China and Historical Capitalism: Genealogies of Sinological Knowledge

Timothy Brook, Gregory Blue
Cambridge University Press, 2002年9月5日 - 304 頁
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This book addresses the historical relationship that has arisen between the concept of capitalism and the idea of China. Formulated by European intellectuals in order to identify the social formation in which they found themselves, capitalism was portrayed as unique to Europe and as an organic outgrowth of Western civilization. In this way, China was rejected as a model of civilization, and seen merely as despotic, feudal or stagnant. This Eurocentric judgement has hung over all subsequent thinking about China, even influencing Chinese perceptions of their own history. The aim of this collaborative project is to examine how the experience of capitalism as a European social formation and as a world-system has shaped knowledge of China. In addition the volume aims to establish new foundations on which a theory of Chinese society might be built, in order to perceive and understand Chinese development in less Eurocentric terms.

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本書收錄五篇論文,並由Timothy Brook(卜正民)撰寫導論,出版於2002年;中文書評至少可見:邱澎生,〈如何審視鏡像中國?評介《中國與歷史資本主義:漢學知識的系譜學》〉,《台大歷史學報》(台北),33(2004),頁443-455。


The West capitalism and the modern worldsystem
China and Western social thought in the modern period
Capitalism and the writing of modern history in China
Towards a critical history of nonWestern technology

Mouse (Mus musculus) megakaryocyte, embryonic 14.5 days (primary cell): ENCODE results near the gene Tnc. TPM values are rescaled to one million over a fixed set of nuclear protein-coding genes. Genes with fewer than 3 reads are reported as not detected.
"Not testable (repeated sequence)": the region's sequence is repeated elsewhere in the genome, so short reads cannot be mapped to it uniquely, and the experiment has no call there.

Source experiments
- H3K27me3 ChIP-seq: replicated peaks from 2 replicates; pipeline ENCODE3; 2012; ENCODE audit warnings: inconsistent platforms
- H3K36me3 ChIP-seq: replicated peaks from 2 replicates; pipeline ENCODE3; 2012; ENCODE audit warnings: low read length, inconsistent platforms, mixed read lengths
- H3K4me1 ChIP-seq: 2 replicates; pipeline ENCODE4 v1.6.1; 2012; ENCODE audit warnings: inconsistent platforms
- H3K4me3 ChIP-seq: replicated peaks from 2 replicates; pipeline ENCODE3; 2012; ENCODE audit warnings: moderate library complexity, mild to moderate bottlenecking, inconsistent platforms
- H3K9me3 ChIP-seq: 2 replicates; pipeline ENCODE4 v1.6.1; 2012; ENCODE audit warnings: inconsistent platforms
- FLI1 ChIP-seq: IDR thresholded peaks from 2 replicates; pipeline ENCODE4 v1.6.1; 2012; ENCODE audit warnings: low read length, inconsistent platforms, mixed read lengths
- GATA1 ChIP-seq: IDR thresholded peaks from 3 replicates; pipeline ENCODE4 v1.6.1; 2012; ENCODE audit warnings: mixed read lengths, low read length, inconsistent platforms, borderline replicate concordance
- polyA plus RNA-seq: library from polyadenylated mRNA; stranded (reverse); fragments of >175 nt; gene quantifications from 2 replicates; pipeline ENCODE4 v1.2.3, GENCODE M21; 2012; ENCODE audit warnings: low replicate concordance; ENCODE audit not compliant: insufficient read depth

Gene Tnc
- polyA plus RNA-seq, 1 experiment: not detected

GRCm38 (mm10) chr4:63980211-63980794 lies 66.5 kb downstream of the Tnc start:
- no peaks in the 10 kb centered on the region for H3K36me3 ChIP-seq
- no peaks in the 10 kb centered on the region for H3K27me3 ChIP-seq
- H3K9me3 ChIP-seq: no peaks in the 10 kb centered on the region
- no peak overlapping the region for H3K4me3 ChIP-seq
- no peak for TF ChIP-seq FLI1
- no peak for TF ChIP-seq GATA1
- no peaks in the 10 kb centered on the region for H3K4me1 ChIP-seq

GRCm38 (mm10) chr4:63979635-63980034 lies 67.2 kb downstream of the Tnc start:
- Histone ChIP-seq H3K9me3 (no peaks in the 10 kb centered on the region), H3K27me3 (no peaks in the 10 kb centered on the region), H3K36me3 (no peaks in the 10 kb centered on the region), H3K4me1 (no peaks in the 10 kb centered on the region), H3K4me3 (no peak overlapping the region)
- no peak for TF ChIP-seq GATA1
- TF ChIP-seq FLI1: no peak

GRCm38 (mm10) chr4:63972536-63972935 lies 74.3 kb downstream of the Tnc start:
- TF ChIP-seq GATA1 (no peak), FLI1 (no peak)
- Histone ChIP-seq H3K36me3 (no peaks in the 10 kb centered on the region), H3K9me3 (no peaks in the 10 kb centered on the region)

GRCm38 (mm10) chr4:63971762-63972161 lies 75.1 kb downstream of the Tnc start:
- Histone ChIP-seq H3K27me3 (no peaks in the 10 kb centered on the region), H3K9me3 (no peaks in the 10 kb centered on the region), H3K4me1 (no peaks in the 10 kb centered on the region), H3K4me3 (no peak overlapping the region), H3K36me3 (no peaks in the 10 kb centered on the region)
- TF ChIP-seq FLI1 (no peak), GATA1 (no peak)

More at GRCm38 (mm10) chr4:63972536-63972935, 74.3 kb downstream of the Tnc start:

The political economy of agrarian empire and its modern legacy

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關於作者 (2002)

Timothy Brook is a historian of China since the fourteenth century. He is currently Professor of Chinese History in the Department of History at the University of British Columbia, where he holds the Republic of China Chair at the Institute for Asian Research. Previous appointments include Mactaggart Fellow at the University of Alberta, Professor of History at the University of Toronto and Stanford University, and Shaw Professor of Chinese at the University of Oxford, from 2007 to 2009. He has published five books on the Ming dynasty, three on China in the twentieth century, and one on global history. He was also the General Editor of the six-volume History of Imperial China. His most widely read and translated book is Vermeer's Hat: The Seventeenth Century and the Dawn of the Global Age, awarded the Mark Lynton Prize from the Columbia School of Journalism and the Nieman Foundation at Harvard University, and the Prix Auguste Pavie from the Académie des Sciences d'Outre-mer.